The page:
South Africa to halt contact tracing as 80% have some immunity | world news

South Africa will halt contact tracing of the coronavirus and will not ask those who have been directly exposed to infected people to self-quarantine, indicating a move away from strict restrictions to contain the pandemic.

Authorities in Africa’s most industrialized country will only attempt to track the spread of the disease during a cluster outbreak, the country’s director general of health said in a circular dated Thursday. Up to 80% of the population has some sort of immunity to a disease or previous vaccines, the department said.

“Containment strategies are no longer appropriate – mitigation is the only viable strategy,” Sifiso Buthelezi said in the missive. “Quarantine has taken a toll on essential services and society, as many people stay away from their jobs and lose their income as a result.”

While contact tracing in South Africa has been negligible compared to many countries outside the continent, the move still represents a shift in approach, even as the highly transmissible omicron variant continues to rage. The government declared a state of disaster when the coronavirus arrived in March 2020 and has since followed a system of restrictions based on the alert level depending on the prevalence of infections.

The justification provided for the change in strategy “is that the quarantine process does not have a major effect in terms of chains of transmission and is difficult to implement and maintain,” said Adrian Puren, acting executive director. from the National Institute of Communicable Diseases, in an email response to questions.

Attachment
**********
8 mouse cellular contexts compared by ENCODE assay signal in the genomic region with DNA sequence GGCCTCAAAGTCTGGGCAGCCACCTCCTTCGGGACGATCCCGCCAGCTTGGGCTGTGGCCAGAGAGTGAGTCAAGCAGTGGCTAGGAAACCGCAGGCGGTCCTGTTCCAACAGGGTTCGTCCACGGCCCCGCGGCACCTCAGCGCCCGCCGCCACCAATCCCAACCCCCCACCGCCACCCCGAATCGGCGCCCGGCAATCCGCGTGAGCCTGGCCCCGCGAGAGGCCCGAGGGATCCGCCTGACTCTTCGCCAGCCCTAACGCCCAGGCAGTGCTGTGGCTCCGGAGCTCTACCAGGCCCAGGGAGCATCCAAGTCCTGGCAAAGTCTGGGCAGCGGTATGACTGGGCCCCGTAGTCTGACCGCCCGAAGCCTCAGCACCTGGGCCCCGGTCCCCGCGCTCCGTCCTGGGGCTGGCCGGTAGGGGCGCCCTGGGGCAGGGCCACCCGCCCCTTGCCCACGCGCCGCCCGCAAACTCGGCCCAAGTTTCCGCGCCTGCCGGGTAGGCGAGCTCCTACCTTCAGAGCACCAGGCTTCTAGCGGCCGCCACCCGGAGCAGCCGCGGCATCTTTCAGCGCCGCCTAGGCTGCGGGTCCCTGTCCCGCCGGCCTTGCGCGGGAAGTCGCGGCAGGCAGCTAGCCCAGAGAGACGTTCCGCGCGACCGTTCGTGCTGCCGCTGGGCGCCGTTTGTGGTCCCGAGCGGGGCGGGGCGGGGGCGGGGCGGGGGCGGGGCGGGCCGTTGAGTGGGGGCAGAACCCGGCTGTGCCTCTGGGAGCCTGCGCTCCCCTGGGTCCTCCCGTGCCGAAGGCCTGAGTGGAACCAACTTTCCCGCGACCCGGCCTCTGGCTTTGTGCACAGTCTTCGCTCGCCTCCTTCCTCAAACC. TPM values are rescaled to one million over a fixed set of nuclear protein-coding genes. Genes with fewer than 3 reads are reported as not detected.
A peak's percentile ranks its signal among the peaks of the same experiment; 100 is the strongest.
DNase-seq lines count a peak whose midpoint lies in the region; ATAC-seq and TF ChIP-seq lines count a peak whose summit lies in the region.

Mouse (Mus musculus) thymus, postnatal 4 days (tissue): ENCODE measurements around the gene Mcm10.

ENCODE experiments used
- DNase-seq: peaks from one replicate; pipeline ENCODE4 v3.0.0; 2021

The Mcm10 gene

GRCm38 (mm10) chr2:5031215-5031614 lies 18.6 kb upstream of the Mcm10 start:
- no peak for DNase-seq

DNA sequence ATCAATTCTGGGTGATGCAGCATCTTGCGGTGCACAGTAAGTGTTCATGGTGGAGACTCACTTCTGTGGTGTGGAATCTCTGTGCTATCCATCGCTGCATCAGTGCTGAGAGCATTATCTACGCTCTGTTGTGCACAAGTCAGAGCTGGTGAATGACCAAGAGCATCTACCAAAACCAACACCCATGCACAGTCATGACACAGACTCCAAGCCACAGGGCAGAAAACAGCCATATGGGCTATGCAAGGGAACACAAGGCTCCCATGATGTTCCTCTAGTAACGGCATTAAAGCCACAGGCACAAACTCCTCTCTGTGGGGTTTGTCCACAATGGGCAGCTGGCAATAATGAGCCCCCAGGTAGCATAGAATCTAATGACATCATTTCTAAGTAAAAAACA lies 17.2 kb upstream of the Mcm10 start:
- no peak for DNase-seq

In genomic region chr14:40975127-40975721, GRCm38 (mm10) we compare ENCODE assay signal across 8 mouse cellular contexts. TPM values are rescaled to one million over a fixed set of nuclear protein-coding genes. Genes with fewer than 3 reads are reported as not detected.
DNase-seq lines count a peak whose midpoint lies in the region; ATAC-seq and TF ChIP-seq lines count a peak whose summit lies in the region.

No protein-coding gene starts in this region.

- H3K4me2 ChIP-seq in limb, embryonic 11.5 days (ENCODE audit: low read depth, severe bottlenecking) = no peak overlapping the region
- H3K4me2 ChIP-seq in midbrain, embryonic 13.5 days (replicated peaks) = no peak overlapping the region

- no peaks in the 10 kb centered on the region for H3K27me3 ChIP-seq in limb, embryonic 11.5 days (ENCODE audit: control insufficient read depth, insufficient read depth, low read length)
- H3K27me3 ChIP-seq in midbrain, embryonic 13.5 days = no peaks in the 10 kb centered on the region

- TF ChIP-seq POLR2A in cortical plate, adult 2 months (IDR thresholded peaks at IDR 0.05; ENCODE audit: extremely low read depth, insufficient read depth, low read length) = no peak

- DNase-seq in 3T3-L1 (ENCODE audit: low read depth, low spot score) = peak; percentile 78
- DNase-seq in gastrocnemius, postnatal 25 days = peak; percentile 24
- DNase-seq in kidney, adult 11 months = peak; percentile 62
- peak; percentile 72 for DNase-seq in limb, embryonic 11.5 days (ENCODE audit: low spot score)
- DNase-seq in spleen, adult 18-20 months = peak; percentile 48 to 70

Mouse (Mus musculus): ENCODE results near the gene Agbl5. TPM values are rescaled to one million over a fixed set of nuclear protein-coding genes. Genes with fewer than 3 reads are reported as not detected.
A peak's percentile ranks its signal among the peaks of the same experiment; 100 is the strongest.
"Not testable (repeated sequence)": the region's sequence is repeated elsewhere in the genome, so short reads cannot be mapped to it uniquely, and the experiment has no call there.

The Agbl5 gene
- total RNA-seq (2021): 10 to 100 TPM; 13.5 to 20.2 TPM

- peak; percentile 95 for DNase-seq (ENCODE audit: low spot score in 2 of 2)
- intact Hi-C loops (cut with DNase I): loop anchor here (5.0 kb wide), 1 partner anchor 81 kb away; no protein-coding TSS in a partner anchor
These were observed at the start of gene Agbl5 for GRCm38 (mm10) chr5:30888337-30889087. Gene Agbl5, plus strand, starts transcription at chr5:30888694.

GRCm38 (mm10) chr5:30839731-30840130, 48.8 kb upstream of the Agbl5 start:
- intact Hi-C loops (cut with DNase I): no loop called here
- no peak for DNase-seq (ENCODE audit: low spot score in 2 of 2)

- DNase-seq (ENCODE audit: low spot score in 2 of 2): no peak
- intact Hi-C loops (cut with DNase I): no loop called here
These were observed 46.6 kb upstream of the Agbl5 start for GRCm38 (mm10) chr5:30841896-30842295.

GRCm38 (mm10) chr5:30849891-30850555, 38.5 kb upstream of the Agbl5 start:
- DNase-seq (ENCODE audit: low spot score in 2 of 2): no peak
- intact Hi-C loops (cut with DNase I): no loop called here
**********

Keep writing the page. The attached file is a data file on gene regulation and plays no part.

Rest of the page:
The shift may also be influenced by South Africa’s push to recover from its steepest economic contraction in at least a quarter century last year. Economists polled by Bloomberg expect gross domestic product to grow 4.9% in 2021, down from a previous estimate of 5.1%, in part due to travel bans that followed omicron’s emergence.

The country’s official unemployment rate is at an all-time high of nearly 35%, with the lack of major sporting and entertainment events limiting even informal work.

Omicron was identified by scientists in South Africa and Botswana last month, and the region has been leading the way in the latest phase of the global pandemic. Still, there are positive indications that the variant is not causing the same magnitude of severe illness and death as previous incarnations, and the South African government has therefore delayed tightening containment measures.

According to a study published by the NICD this week, those who contract Covid-19 in the current fourth wave of infections are 80% less likely to be hospitalized compared to other strains. Meanwhile, there are indications the surge may have already peaked in some areas, with the reproduction rate – or the number of people each infected person passing the virus to – falling below one in Gauteng, the original epicenter of omicron.

This can be affected by the time of year, which sees many migrant workers and holidaymakers leaving Johannesburg and Pretoria for rural and coastal areas.

The seven-day rolling average of new confirmed infections in the country has fallen to less than 17,000 from a peak of more than 23,000 on December 18, although this data can also be skewed by reporting delays during holiday periods. and test rationing. . Just over 9,200 Covid-19 patients are currently in hospital, around half the number at the peak of previous waves.

“Initial data shows inland provinces have peaked and Gauteng has a steep decline in cases,” Puren said. “It does not mean that we are above the fourth resurgence because there is still an accumulation of cases and the coastal provinces have not reached their peak of infections.”

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